Welcome to the end of 2019! This is one of my favorite times of the year, we have an opportunity to look back on the year of programming, analyze what worked, what didn’t, and move into the next year with lessons learned. We’re entering year eleven, and every year we still continue to learn and grow! I’m so excited for the 2020 programming! We have really cool things planned, from some old school tried and true cycles to a few of our new concepts we tested in 2019! Before beginning to build another year of programming, it’s important to revisit our purpose and goals. While everyone has their unique and individual goals, globally we have the same purpose: improving fitness and health.
First, before building a year of programming, I like to remind myself of the definition of fitness and health:
“Fitness is defined as increased work capacity across broad time and modal domains. Health is defined as the ability to maintain high fitness across your lifetime.”
To improve fitness and health we build a program that is constantly varied, balanced, uses functional movements, and is performed at high intensity.
To accurately see where we’re going, it’s important to further define some of the terminology above. What does increased work capacity mean? Increasing work capacity means showing the ability to do more work in less time. This includes, lifting heavier weights, being able to perform more reps in a given amount of time and being able to cover more distance in less time. It is also important that we train within broad time domains. These range from explosive lifts (1 second) to marathons (3-4 hours) and longer. To meet our fitness goals, we should perform these using a variety of modal domains. Which is defined as varied weightlifting, gymnastics and cardiovascular exercises, using varied implements, sets, reps and distances.
Now to define health. If we want to maintain a high fitness level across our lifetime, what does that mean?
First, to be able to maintain a high fitness level we need to maintain an injury free lifestyle and one that reduces the chance of chronic disease. Both of these can be accomplished by continually striving for full range of motion through the joints, consistently working towards building strength, lean muscle, increasing work capacity, and maintaining a healthy body composition. Each of these things can be accomplished by eating fruits, vegetables, lean proteins, healthy sources of fat, and following a balanced fitness program that uses measurable, objective and observable data.
So the big question is, how are we going to increase your fitness in 2020?
We’ll do this by building a fitness program that has the purpose of increasing your work capacity across broad time and modal domains; one that is constantly varied, balanced, and uses functional movements performed at high intensity.
Below is an overview of what to expect throughout the year. In the upcoming months, before each phase begins, I’ll give you a detailed overview of what to expect within that particular cycle.
We believe a safe, varied program that increases work capacity is planned far in advance. “A goal without a plan is just a wish.” Without a game-plan, variance can become random and random can lead to plateaus, injuries, and distract us from the long term goal of fitness and health.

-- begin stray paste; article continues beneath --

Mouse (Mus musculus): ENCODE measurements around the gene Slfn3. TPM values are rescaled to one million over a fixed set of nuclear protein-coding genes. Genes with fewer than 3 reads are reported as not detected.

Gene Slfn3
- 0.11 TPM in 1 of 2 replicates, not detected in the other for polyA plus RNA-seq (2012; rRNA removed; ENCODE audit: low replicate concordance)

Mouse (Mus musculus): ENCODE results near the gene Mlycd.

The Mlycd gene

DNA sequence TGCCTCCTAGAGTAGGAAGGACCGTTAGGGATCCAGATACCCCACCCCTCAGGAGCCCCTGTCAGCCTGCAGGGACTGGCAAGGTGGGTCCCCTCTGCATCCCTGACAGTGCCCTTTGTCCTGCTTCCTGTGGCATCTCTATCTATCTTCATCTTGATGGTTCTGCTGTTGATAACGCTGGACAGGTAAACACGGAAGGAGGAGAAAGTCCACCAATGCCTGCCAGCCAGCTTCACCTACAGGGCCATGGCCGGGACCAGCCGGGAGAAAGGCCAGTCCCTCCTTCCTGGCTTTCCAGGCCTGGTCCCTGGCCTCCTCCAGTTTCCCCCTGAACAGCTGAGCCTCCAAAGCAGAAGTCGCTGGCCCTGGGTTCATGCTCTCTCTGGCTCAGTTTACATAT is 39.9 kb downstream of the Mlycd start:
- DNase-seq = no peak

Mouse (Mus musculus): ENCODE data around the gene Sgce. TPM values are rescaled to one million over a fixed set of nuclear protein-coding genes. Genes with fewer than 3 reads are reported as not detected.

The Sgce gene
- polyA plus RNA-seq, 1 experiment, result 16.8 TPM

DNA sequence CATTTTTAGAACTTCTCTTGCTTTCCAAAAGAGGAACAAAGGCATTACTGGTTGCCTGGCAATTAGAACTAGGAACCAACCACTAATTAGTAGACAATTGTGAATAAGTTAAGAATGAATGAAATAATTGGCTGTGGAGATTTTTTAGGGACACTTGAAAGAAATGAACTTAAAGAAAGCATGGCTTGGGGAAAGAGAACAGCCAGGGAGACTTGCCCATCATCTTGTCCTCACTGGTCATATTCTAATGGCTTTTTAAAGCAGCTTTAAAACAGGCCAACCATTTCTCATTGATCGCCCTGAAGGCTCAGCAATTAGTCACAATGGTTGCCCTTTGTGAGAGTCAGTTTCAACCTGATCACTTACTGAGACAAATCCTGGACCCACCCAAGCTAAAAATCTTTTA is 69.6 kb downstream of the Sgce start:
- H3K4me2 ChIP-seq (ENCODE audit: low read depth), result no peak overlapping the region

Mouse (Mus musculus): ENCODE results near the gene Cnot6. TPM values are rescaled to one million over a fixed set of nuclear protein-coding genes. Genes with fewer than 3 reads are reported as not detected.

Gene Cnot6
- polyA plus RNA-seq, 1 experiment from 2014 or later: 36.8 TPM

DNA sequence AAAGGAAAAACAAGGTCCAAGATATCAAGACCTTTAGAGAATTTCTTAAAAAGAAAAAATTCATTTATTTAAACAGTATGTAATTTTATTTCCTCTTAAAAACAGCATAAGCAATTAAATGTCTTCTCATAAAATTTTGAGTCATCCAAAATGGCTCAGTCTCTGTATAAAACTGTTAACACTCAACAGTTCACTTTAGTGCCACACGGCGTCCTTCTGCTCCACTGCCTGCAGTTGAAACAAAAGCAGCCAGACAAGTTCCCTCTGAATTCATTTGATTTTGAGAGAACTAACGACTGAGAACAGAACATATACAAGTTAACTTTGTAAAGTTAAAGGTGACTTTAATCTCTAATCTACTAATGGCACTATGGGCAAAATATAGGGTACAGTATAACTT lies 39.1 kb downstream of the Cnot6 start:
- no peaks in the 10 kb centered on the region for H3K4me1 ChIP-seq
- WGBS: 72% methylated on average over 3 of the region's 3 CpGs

In the following phases we’re creating variance with a different focus in each phase. However, each phase builds upon itself. For example, in Phases 1 and 2 our goal is to build lean muscle and increase metabolic rate. This is beneficial for weight loss, improving body composition and creating muscle that can hold onto strength for Phase 4.
By building muscle and building an aerobic baseline first and adding strength and high intensity interval training second, we’re setting you up for success to increase your work capacity using varied time and modal domains through the year.
Here’s the overall plan for 2020, it will include seven phases, each with a slightly varied focus.
In Phase 1, we kick off the New Year from January 6th to February 28th. The purpose of this phase is to build lean muscle using some basic lifts and exercises. Essentially, the plan is to hit the reset button and practice the basics. This time of year we’ll build an aerobic baseline for the rest of 2020.
Phase 2 runs from March 2nd to May 8th. Our goal is to continue building lean muscle and work on increasing metabolic rate with more frequent aerobic interval training.
With Phase 3 from May 11th to June 19th. Expect to see varied reps and sets within skill work, strength and conditioning with a high variety of time domains. This cycle contains the most variance of any cycle within the year. This is a ‘fat burning’ phase.
Phase 4, from June 22nd to July 1st, is a big strength cycle. In a nutshell, we’ll be adding strength to the muscle you’ve built in the last three phases. You’ll see additional Olympic weightlifting and a fair amount of lactic buffering training in the conditioning.
Phase 5 runs from August 3rd to October 9th, this is the second muscle building cycle for the year. In this cycle, we’ll begin prepping for the CrossFit Games open with mid-tempo interval training in the conditioning.
Within Phase 6, you’ll see a second ‘fat burning’ cycle from Oct 12th to November 7th. This cycle contains a variety of sets, reps and strength & conditioning pieces, our goal in this cycle is to increase aerobic capacity and participate in the CrossFit Open.
Then finally, for Phase 7 from November 10th – January 31st, we’ll hit up a final strength cycle for the year. This is a great time to do so after focusing on aerobic capacity for the previous two phases. Our purpose is to increase back squat, deadlift, and pressing & pulling movements as we build a strong foundation heading into the New year.
It’s going to be a fun year! One filled with lots of PR’s, improved work capacity and improved health & fitness!